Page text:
Storytelling for the Primary School Child

Our aim is not merely to make the child understand, or
still less to memorize, but so to touch the imagination and
enthuse him to his innermost core.

Maria Montessori from To Educate the Human
Potential

Maria Montessori was passionate about The Child as the Future, she studied the child and came out with the most incredibly detailed and profound method of how to help children become their very best.

As I study Montessori Education and work through her materials I see a genius who lived way ahead of her time. I marvel at her ability to understand the depth of what needed to happen for us to prepare for the future.

I pray that our country gets it.

To educate the child, to create a winning education system and to set the pace for a great national growth and the achievement records which the Giant of Africa can attain, can be done.

The thing is we must understand that it is not about us at all, but about understanding how ‘ to enthuse the child to his innermost core.’

First we must understand that for the nursery aged child they need hands on activities, not studying of facts and figures, not memorization of facts first.

Understand this, it is not that memorization is bad or wrong! It is just that we need to get it in the right order.

Then even your Primary school aged child, they still need inspiration, the use of their imagination to enthuse them to their innermost core before we reach a point where memorization makes sense.

So what is this enthusing children to their innermost core all about? How do we achieve this?

The Montessori answer is simple: Tell the children stories about how and why? Children in primary school, our 6 to 12 year old child, always want to know the how and why’s of things.

One issue or mistake we make is defining things for them, using the dictionary or encyclopedias to teach children concepts. It is a mistake because we are not able to feed them with that important ingredient of how and why these things are.

Not only that they need to understand the characteristics and tendencies of the human race. They need to see themselves as part of the contribution to humanity.

Understanding time, morality, social concepts, ethics, choosing to do good and not evil. The seeds are sown here. It is done in stages, one grows out of the other.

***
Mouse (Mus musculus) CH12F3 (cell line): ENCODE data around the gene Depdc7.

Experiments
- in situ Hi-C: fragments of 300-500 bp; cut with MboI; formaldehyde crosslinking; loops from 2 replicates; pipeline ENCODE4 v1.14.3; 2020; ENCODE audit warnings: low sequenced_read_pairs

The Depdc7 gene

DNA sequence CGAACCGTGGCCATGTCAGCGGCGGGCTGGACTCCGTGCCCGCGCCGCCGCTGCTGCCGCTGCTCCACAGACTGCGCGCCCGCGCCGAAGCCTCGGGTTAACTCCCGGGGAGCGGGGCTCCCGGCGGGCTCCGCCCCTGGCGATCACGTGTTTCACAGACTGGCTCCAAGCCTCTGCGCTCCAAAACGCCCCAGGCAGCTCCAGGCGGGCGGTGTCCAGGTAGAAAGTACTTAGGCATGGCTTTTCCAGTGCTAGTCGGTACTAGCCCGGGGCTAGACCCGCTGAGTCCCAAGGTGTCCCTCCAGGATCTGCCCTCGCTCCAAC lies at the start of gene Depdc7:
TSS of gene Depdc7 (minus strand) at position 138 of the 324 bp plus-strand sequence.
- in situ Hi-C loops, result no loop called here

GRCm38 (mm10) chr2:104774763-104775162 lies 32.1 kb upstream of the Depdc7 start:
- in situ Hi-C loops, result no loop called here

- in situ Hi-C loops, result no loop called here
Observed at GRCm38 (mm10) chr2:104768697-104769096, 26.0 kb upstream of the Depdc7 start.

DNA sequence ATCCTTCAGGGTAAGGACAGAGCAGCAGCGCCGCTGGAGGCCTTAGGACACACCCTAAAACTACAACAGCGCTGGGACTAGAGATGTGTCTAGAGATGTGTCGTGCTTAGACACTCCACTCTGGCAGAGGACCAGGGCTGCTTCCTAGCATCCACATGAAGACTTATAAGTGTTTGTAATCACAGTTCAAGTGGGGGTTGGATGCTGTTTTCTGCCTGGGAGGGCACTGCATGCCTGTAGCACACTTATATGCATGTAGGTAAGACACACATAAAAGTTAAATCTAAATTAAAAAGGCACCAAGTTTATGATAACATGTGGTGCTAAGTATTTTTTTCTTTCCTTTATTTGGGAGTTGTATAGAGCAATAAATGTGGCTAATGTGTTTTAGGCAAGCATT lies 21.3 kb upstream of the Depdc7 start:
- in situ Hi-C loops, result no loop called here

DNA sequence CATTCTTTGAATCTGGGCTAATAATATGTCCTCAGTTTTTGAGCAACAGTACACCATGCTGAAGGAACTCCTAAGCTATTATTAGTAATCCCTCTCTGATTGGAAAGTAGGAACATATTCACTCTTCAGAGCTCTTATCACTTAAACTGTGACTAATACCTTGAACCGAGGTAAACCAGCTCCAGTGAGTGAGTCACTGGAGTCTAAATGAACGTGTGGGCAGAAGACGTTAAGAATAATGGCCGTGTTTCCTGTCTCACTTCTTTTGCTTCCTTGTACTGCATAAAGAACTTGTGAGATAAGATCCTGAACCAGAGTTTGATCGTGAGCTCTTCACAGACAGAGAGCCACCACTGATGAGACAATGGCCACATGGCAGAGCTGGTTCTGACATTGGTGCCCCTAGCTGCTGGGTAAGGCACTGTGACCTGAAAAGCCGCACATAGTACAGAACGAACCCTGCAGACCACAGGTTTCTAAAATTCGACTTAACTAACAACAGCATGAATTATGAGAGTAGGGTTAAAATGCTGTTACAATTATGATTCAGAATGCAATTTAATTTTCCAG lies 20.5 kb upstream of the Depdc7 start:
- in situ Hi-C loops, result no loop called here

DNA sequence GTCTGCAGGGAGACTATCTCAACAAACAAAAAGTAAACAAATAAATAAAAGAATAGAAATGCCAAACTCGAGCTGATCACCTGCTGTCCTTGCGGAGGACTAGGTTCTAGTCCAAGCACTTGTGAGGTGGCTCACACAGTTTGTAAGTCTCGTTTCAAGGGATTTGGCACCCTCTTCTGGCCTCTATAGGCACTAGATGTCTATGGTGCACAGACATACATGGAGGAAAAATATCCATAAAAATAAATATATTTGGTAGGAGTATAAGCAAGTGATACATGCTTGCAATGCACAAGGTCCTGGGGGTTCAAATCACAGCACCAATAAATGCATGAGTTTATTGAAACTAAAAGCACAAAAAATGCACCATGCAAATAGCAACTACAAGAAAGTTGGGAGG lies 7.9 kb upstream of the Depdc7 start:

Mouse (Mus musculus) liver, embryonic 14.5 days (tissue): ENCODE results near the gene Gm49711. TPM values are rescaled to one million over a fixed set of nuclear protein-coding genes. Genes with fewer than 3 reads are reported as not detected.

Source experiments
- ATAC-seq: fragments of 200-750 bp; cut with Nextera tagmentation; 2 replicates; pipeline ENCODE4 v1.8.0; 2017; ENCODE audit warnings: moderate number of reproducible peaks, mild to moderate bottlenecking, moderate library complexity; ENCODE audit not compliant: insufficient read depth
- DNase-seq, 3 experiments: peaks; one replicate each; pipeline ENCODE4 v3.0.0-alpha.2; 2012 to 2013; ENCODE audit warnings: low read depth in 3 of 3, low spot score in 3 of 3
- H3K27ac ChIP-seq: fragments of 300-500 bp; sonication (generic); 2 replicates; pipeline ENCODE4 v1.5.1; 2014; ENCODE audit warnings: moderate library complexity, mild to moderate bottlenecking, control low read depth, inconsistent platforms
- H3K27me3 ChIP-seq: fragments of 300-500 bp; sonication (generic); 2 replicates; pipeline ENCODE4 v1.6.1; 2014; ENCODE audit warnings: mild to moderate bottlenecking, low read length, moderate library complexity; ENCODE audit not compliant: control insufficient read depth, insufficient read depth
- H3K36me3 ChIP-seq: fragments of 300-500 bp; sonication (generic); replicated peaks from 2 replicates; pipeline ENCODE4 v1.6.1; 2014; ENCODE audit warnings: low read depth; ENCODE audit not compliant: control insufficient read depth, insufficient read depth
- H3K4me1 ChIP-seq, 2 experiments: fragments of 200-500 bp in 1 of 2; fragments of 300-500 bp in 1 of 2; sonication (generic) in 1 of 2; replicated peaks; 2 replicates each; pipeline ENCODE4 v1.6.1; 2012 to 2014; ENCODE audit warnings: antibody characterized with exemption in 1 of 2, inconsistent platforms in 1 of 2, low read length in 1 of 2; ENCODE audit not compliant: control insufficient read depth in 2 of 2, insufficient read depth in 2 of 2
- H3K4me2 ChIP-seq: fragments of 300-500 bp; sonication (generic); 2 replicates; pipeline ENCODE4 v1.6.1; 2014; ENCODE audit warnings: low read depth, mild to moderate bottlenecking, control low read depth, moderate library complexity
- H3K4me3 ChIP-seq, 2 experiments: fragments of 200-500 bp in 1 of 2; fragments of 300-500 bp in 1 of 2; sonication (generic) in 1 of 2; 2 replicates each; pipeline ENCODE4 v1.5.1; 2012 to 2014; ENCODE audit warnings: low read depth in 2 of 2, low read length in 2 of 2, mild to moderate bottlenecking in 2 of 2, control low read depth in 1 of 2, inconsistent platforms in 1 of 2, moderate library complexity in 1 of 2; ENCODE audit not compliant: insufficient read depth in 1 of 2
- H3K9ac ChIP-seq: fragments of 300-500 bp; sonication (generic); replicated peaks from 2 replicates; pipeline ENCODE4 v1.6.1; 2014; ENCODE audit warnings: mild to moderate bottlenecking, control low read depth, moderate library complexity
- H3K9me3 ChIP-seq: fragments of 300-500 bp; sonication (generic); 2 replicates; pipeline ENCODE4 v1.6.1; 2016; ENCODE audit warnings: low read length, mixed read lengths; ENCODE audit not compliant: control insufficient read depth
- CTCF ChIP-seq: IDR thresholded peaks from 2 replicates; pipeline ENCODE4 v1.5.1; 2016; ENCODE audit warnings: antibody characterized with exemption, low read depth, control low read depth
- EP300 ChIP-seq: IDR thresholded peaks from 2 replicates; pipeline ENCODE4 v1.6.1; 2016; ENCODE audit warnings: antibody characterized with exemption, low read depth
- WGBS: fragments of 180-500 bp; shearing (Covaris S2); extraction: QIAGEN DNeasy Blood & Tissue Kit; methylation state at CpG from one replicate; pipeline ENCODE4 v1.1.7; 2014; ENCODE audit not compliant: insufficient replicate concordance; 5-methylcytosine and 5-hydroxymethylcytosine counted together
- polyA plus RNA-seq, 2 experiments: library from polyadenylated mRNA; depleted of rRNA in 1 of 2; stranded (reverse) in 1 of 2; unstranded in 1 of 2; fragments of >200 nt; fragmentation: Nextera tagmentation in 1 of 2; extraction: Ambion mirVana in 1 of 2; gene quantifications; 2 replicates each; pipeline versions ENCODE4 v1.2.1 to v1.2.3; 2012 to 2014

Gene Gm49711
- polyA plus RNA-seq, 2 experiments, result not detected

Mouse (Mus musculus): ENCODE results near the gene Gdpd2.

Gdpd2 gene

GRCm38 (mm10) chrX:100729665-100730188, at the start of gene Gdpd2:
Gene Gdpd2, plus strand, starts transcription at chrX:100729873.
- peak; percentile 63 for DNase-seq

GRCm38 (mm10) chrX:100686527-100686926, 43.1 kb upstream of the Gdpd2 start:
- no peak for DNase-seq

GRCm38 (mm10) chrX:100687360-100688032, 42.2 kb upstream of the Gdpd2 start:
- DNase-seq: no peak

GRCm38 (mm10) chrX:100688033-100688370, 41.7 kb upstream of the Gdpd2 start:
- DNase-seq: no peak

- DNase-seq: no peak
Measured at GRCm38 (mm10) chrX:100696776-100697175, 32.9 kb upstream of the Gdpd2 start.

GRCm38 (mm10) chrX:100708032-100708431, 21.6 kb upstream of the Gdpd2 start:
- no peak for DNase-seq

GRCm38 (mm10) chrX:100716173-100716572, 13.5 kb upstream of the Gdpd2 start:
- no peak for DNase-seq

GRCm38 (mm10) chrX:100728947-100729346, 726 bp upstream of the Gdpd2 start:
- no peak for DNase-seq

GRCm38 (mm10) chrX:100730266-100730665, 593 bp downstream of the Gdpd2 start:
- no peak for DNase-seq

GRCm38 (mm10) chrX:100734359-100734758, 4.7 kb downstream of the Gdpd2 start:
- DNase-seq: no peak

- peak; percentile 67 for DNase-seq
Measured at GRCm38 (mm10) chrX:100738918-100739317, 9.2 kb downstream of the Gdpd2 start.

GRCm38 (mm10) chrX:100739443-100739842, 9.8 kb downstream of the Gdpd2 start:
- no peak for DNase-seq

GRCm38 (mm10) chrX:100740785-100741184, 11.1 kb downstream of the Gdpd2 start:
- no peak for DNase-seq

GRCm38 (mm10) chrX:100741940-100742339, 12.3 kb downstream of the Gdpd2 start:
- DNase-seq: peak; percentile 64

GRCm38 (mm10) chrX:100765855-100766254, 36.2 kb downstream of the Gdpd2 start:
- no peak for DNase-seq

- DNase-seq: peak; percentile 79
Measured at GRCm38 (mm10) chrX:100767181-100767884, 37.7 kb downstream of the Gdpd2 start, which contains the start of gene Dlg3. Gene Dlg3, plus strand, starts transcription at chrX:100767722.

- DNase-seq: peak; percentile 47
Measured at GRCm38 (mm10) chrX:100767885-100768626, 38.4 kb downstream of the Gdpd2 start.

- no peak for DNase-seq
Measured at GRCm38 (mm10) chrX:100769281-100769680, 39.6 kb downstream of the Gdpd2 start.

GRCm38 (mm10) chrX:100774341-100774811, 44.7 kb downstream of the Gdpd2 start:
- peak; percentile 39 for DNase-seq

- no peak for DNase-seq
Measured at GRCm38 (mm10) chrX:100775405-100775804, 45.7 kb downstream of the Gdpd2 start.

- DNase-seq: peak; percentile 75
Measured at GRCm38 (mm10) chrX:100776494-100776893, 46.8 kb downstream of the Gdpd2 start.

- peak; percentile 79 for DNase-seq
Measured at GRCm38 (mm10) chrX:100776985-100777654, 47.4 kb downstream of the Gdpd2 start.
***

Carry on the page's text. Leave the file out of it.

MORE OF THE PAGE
Stay with me for a moment: your nursery school child does not understand your stories of “In 1960 Nigeria gained it’s independence…” It takes time for the passage of time and the enormity of it all to make sense to the child as it does the adult.

Seriously any mention of dates is just talk, they don’t really understand.

The primary school child also thinks that the plants, animals and human beings have always been on the earth, full stop. They have a lineal way of understanding life.

Please we need to help ourselves, all children think like this, the problem is that some of us as adults do too.

We need to move past this.

As educators we need to wise up to our responsibilities, the world is changing and evolving faster than ever (pollution, recycling, climate change, etc.) Our children need to know the hows and why’s.

Life is too easy for the 21st Century mind, children don’t have to walk miles to get to school, neither do they need to go looking for what to eat!

This is why a child from a very poor background who may have to fend for themselves can sometimes cope better with life’s challenges. They have lived through experiences that forces them to have to find solutions…

The children who are spoon fed have had everything handed to them….

If we want our children to be creative, critical thinkers and solution providers in this easy existence of “everything is done for you world” we would need to engage their imagination through storytelling.

The more I understand what is at stake the more I see why Montessori took this route with the primary aged child.

Storytelling is Key

The Story of Nigeria and lots more loading….

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